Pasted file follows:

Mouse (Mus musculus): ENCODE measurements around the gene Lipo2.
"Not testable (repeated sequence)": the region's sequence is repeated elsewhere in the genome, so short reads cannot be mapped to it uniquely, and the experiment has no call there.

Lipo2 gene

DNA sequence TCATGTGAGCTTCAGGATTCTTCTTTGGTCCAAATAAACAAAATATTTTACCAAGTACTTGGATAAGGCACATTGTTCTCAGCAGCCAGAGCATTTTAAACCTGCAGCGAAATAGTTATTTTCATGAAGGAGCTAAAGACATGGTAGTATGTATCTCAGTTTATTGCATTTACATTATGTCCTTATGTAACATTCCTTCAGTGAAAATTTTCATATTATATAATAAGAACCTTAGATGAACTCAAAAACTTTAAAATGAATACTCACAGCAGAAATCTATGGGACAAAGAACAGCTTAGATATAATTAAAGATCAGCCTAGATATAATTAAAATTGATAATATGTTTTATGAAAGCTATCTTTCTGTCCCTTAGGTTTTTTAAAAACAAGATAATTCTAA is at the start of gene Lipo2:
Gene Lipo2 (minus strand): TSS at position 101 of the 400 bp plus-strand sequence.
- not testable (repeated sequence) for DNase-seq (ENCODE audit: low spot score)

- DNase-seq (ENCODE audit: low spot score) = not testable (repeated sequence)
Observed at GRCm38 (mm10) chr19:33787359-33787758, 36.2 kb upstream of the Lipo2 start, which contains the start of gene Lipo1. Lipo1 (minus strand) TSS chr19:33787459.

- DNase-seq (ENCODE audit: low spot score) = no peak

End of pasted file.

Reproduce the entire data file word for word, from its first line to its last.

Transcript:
Mouse (Mus musculus): ENCODE measurements around the gene Lipo2.
"Not testable (repeated sequence)": the region's sequence is repeated elsewhere in the genome, so short reads cannot be mapped to it uniquely, and the experiment has no call there.

Lipo2 gene

DNA sequence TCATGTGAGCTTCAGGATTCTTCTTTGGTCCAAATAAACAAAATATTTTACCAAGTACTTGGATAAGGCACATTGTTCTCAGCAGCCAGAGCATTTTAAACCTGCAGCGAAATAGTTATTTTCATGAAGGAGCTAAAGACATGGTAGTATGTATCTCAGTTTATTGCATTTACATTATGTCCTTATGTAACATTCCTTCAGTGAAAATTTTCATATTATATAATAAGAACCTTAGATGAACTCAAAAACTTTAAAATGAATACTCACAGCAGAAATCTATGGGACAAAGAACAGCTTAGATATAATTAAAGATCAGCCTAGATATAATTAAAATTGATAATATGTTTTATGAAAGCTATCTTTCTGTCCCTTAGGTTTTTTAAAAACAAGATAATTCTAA is at the start of gene Lipo2:
Gene Lipo2 (minus strand): TSS at position 101 of the 400 bp plus-strand sequence.
- not testable (repeated sequence) for DNase-seq (ENCODE audit: low spot score)

- DNase-seq (ENCODE audit: low spot score) = not testable (repeated sequence)
Observed at GRCm38 (mm10) chr19:33787359-33787758, 36.2 kb upstream of the Lipo2 start, which contains the start of gene Lipo1. Lipo1 (minus strand) TSS chr19:33787459.

- DNase-seq (ENCODE audit: low spot score) = no peak